Title and statement of responsibility area
Beatrice Worsley fonds
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Issuing jurisdiction and denomination (philatelic)
Dates of creation area
- Worsley, Beatrice
Physical description area
3 m of textual records
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Archival description area
Name of creator
Beatrice Helen Worsley was born on October 18, 1922 in Mexico. She attended the University of Toronto, from 1940-1944, where she earned a B.A. with first class honours in Mathematics and Physics. Between 1946 and 1947 she attained an S.M. in Mathematics at the Massachusetts Institute of Technology. She studied at Newnham College, University of Cambridge, England from 1948-1950 and achieved a Phd.D. (Cambridge) in mathematics in 1952. During World War II Dr. Worsley served with the Canadian Navy where she was involved in designing torpedoes equipped with rudimentary computers. From 1951 to 1965 she was employed by the University of Toronto where she became an associate professor of computer science. Dr. Worsley came to Queen's in 1965 where she was a founding member of the Queen's Computing Centre and developed early courses offered by the centre. In 1969 the new Department of Computing and Information Science was established at Queen's. Dr. Worsley received a cross appointment to the new department and worked on course and curriculum proposals for both undergraduate and graduate programs. An active member of both the Canadian Information Processing Society and the Computer Science Association she helped co-ordinate the functional merger of the two. During her professional career Dr. B.H. Worsley produced some seventeen technical papers for a number of learned journals and at least as many other articles on topics relating to her work. Dr. Worsley died, on May 8, 1972, of a heart attack while on a sabbatical leave at the University of Waterloo.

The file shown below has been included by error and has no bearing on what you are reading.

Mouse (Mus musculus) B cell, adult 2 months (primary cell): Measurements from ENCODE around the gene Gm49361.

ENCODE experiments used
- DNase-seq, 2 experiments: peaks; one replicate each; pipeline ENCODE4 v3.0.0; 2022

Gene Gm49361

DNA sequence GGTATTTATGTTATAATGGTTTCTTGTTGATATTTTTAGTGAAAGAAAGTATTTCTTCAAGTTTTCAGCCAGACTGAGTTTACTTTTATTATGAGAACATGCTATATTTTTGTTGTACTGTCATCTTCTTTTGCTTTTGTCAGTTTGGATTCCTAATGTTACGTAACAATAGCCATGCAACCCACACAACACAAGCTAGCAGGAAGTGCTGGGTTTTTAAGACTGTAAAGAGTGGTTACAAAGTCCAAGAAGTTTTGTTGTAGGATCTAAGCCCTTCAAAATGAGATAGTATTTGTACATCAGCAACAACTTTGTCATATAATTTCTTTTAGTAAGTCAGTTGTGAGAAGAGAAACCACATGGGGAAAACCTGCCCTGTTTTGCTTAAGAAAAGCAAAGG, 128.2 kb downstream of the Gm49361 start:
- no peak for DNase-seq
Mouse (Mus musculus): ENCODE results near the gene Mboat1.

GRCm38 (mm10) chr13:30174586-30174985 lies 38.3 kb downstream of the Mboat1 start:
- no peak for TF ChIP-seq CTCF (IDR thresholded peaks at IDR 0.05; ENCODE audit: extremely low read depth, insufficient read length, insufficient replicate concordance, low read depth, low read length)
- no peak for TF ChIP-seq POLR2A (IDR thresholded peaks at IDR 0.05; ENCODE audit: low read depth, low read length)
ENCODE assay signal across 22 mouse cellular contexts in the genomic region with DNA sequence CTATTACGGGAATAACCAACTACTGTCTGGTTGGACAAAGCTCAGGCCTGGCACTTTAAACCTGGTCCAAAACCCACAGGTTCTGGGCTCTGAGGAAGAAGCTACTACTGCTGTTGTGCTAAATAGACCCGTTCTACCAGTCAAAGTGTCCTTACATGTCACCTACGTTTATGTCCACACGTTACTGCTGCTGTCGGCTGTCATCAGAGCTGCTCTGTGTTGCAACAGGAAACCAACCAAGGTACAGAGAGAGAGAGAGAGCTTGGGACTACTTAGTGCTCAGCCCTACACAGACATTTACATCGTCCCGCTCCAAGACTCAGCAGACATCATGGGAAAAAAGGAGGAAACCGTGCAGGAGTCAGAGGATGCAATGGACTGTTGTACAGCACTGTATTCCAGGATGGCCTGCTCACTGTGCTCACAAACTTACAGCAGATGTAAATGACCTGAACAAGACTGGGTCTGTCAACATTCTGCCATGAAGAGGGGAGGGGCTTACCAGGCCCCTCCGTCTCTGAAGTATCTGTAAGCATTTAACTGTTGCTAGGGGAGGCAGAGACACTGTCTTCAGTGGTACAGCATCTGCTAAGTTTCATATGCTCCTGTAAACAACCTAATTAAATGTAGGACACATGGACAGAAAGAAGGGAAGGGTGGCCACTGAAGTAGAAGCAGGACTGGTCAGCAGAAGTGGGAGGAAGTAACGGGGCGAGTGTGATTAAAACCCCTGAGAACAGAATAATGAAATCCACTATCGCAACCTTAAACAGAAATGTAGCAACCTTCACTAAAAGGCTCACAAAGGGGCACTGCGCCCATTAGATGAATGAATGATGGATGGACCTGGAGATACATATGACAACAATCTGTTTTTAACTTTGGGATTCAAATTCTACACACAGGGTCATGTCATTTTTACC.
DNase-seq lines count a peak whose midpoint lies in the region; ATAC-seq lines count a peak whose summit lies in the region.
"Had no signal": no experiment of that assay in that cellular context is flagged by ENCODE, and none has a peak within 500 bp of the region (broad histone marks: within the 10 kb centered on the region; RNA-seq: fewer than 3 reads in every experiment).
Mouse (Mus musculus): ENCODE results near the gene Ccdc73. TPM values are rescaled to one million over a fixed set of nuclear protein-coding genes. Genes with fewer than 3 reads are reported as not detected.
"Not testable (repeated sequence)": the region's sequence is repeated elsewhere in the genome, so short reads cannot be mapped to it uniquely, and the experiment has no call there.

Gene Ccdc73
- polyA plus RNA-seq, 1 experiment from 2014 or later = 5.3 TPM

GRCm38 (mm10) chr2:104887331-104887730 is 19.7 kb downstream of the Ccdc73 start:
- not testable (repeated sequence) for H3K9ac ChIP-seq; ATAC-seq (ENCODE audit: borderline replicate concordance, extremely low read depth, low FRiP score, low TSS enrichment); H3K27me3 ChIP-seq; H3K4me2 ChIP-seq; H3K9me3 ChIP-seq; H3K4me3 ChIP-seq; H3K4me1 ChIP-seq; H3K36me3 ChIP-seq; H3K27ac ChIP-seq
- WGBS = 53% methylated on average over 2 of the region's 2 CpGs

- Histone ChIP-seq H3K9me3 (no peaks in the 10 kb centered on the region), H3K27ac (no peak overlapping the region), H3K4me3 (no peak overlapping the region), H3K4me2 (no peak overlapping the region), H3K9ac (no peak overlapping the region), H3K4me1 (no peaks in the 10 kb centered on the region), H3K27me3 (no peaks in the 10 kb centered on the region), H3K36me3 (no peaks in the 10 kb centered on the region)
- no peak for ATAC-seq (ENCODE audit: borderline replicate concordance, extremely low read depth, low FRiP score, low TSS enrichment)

Scope and content
The fonds consists of correspondence, notes, subject files, and lecture outlines for most of her teaching career. The bulk of the fonds is professional papers relating to Dr. Worsley's career as a computer specialist and university teacher.
Immediate source of acquisition
Donated by the Department of Information and Computing Science, Queen's University - 1972
As a result of the lack of original order, it has been necessary to establish an order for the papers that, while not necessarily the one Dr. Worsley would have used, at least gives users a reasonably useful access to the material they contain.
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Terms governing use, reproduction, and publication
Copyright provisions may apply, please consult archivist.
Additional Worsley archival material can be found in the archives of the Museum of American History.
No further accruals are expected